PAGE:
U.S. gas prices hit an average of $5 per gallon for the first time last week, according to AAA. Americans are having to spend more of their hard-earned money on energy. But who is really to blame?
It is probably helpful to start with a breakdown of the components of the price of gas.
The cost of crude oil is the biggest cost component of a gallon of gas and can skew the cost. In January, via the U.S. Energy Information Administration, the cost of crude was just over half the cost of gasoline, at 52%. In February it was 61%, and as of March 2022, it was 59% of the total cost of a gallon of “regular” gasoline (diesel varies slightly). Given its overall weighting to cost, changes to crude oil prices have an outsized impact on final gas prices.
The remaining major cost areas include refining, marketing and distribution, and taxes. As of March 2022, refining was about 18% of the total costs, distribution and marketing about 12%, and taxes (federal, state, and local) about 12%, depending on your location.
It is worth noting that gas stations make very little, and they don’t reap windfalls when prices go up. Most gas stations are independently operated, even those that bear a brand associated with a major oil company. It is estimated that a retailer’s markup on a gallon of gas is around 15 cents, and the profit after expenses averages around 2 cents per gallon. Because of this low take, most gas stations supplement their business with selling a variety of other things, from cigarettes to beverages.
The cost of crude
The cost of crude oil is set by factors of supply and demand. Supply/demand imbalances can lead to major swings in the price of oil, as we have seen recently. Of course, there is also a major oil cartel that decides how much to produce at given times, which factors heavily into supply.
On the demand side, the world has seen massive shifts because of decisions made around the world related to the pandemic and the changes in behaviors that brought about. As people were locked down, demand plummeted, and as people emerged from lockdowns, demand increased. When China fully emerges from another series of lockdowns, as the number-one importer of oil in the world, it will add demand to the worldwide market.
In 2021, the U.S. used almost 20 million barrels per day; worldwide, around 100 million barrels per day were used. You can see why President Biden’s PR stunts of releasing a small amount of inventory from the U.S. strategic reserves wasn’t going to have a meaningful, lasting impact on pricing.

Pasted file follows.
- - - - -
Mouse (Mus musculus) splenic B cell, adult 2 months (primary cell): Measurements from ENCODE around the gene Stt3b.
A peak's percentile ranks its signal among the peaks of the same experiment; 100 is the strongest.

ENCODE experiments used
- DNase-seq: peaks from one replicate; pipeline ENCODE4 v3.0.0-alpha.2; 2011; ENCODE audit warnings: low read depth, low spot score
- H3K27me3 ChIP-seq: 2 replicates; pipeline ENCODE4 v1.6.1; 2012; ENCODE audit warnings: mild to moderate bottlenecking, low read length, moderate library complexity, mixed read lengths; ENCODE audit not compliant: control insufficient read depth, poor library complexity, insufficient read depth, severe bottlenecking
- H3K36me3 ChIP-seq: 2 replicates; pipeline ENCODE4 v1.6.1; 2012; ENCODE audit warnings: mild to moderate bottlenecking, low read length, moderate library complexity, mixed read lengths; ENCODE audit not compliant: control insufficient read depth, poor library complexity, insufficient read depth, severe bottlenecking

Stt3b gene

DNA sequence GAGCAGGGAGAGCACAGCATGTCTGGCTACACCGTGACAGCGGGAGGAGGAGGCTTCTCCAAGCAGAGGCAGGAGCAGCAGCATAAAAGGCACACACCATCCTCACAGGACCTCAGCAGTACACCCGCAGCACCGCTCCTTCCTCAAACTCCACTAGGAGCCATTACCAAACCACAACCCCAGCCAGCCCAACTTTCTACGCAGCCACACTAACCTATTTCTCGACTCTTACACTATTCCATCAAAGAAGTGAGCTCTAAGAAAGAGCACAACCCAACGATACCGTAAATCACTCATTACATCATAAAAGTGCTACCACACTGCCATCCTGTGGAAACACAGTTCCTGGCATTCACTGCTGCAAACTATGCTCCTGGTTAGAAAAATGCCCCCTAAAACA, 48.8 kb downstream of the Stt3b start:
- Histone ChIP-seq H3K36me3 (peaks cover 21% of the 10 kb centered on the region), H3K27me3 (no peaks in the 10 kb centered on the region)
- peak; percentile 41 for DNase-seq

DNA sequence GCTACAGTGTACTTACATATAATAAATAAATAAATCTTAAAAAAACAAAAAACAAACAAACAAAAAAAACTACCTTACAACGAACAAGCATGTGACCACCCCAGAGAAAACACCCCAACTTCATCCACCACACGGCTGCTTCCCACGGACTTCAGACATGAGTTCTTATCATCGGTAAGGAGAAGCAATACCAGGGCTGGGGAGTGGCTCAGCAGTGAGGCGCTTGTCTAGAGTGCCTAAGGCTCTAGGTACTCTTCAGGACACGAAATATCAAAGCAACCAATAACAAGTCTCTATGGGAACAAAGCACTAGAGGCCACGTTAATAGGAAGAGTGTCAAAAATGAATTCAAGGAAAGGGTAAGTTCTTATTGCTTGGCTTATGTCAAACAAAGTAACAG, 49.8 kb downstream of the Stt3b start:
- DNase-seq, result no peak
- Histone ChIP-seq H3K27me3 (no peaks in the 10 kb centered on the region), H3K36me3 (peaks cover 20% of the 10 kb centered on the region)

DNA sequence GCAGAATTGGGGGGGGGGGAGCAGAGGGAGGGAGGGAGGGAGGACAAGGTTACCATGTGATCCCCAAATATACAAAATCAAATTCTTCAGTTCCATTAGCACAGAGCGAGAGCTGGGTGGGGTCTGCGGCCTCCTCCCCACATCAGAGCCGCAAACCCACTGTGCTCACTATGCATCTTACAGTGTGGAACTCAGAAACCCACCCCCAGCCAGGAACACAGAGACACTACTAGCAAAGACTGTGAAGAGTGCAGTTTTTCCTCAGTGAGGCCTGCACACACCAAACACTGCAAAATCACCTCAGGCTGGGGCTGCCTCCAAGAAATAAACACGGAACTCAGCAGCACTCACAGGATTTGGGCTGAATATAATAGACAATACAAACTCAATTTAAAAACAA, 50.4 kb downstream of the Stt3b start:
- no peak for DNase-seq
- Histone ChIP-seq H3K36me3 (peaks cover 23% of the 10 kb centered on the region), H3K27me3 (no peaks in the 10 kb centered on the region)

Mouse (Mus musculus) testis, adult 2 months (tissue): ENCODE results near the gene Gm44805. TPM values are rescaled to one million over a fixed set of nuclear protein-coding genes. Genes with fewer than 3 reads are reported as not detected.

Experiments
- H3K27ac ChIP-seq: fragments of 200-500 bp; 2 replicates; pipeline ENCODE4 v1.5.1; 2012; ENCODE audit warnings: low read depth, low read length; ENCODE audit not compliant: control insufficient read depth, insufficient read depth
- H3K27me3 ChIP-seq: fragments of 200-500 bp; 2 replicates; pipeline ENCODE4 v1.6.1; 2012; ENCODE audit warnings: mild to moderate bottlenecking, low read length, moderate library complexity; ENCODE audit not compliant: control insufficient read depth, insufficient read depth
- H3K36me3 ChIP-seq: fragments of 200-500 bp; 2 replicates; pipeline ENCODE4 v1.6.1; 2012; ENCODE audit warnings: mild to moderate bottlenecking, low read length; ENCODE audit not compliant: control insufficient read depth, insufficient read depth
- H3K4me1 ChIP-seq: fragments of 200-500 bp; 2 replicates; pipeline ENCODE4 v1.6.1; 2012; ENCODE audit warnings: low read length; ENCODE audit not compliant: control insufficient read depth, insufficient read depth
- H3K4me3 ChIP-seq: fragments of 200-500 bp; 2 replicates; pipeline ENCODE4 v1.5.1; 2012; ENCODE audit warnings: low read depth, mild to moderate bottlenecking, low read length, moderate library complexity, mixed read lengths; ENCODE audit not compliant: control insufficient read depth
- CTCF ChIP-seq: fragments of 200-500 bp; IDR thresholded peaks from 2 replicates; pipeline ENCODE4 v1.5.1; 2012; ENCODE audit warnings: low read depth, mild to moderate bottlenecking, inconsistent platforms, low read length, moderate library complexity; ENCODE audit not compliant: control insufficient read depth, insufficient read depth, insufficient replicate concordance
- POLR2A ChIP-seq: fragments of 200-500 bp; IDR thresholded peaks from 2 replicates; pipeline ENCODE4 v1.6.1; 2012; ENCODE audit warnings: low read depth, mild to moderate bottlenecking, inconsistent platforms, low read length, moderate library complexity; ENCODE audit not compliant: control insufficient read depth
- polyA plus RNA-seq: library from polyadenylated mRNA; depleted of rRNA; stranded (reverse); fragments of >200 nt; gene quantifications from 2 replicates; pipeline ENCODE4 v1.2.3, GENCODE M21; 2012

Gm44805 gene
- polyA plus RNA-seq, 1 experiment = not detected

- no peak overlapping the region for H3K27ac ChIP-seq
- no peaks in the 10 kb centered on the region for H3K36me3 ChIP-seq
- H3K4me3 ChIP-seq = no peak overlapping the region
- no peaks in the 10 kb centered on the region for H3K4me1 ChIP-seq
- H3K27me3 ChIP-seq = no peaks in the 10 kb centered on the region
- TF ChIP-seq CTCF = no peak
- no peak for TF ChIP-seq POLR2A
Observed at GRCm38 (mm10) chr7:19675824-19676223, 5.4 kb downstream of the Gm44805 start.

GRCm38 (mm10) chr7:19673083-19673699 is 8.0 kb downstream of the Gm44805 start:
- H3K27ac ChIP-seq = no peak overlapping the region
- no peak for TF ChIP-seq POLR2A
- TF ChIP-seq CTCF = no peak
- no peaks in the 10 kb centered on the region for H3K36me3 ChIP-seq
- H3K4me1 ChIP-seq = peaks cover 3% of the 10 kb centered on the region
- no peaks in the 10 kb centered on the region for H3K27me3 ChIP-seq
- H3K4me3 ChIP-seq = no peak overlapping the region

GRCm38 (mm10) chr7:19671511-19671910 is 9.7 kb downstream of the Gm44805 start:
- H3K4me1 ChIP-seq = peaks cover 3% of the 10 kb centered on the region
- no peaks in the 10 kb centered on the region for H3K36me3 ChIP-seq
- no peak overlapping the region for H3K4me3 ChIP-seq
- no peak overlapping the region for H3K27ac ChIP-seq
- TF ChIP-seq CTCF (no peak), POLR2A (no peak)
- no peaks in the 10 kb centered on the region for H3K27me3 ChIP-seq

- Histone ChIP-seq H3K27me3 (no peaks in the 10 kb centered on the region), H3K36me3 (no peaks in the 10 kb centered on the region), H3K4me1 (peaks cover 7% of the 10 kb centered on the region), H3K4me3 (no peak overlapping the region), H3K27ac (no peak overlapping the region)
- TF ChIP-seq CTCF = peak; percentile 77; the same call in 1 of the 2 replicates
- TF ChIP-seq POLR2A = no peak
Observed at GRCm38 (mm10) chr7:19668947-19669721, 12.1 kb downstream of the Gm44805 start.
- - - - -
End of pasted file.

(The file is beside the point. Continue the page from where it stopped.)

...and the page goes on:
On the supply side, in addition to the whims of OPEC+ regarding production, a variety of domestic and international factors impact oil production. The push for green energy has thwarted the progress that the U.S. was making in energy independence and increasing supply. The Biden administration canceling oil and gas leases, shutting down pipeline progress, and having substantial red tape for drilling and production all factor into the market calculations on what supply will be like today and going forward.
Additionally, the demonization of this critical industry, including the push of ESG initiatives to direct capital away from traditional energy projects, has led to substantial under-investment in the sector, which also materially impacts the supply side of the equation. It is estimated that as much as a trillion dollars in investment has been postponed or canceled over the past few years, with a large part of that related to the ESG and green energy pushes.
According to the U.S. Energy Information Administration, looking at the U.S. field production of crude oil, while the U.S. was producing almost 13 million barrels per day of crude oil before the pandemic, we are now only at 11.655 million barrels per day (as of March 2022).
Europe has largely done the same and is paying the price, quite literally, for it. The Russian invasion of Ukraine took already increasing prices and added a new supply constraint on them, to some extent. The EU is still buying, and with the higher prices Putin is on track to make more money on oil and gas exports this year than last year!
Of course, if the U.S. and Europe had been leaning into more traditional sources of energy (along with expanding their green initiatives instead of trying to substitute the latter ahead of time), the supply would be closer to parity with demand than it is today, even with the invasion.
There is also a monetary policy component to this. If the Federal Reserve had been managing interest rates appropriately and not printing trillions of dollars, we wouldn’t be seeing inflation in everything, including oil and gas, at the same levels as they are at today.